For information concerning adoptions in Moldova, please contact the Consular Section at:
For more information on International Adoptions, please follow this link to visit the Department of State’s adoption website: Intercountry Adoptions.
“The child, for the full and harmonious development of his or her personality, should grow up in a family environment, in an atmosphere of happiness, love and understanding. … [I]intercountry adoption may offer the advantage of a permanent family to a child for whom a suitable family cannot be found in his or her State of origin.” – Hague Adoption Convention, Preamble
Every child benefits from a loving home in deeply profound ways. Intercountry adoption has made this permanently possible for hundreds of thousands of children worldwide. When children cannot remain with a relative, and new parents within their communities cannot be found, intercountry adoption opens another pathway to children to receive the care, security, and love that a permanent family can provide.
To adopt a child from another country and bring that child to live in the United States, you must first be found eligible to adopt under U.S. law. The federal agency that makes this determination is U.S. Citizenship and Immigration Services (USCIS), part of the Department of Homeland Security. You may not bring an adopted child (or a child for whom you have gained legal custody for the purpose of immigration and adoption) into the United States until USCIS determines that you are eligible to adopt from another country.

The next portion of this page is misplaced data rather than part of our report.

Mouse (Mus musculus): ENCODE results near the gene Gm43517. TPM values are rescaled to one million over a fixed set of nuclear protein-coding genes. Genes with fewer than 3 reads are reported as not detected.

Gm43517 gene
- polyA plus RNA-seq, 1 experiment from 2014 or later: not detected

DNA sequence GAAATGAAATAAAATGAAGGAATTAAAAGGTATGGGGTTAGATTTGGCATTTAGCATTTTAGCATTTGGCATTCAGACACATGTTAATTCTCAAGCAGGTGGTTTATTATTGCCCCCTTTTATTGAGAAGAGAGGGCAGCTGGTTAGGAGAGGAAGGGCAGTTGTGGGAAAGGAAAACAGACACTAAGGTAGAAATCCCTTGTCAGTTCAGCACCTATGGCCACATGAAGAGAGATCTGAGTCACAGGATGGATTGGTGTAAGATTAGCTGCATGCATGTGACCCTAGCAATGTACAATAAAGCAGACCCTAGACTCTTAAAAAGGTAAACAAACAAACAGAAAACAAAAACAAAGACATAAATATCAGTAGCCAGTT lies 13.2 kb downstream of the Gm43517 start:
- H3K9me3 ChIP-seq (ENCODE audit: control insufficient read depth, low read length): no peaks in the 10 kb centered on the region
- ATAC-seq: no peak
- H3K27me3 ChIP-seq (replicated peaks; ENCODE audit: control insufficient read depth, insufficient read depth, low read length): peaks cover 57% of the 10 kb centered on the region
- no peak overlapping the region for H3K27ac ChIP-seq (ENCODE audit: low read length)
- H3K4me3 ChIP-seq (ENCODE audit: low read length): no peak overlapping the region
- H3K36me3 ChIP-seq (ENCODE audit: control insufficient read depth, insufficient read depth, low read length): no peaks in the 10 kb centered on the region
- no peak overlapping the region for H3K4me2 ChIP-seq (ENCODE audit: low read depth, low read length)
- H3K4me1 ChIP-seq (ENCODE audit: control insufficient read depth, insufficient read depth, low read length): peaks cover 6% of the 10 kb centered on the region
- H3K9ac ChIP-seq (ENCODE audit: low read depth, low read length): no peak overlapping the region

In addition to qualifying to adopt under U.S. law, you must also meet your home state’s requirements for prospective adoptive parents. Learn more about individual state requirements on the Child Welfare Information Gateway website (see below).
Foreign Country Requirements
Each country has its own requirements for adopting parents. These are explained in the Foreign Country Information section of the State Department’s website.
Some additional resources:
Child Welfare Information Gateway – A service of the Children’s Bureau, Administration for Children and Families, U.S. Department of Health and Human Services
Medline Plus – A service of the U.S. National Library of Medicine and the National Institutes of Health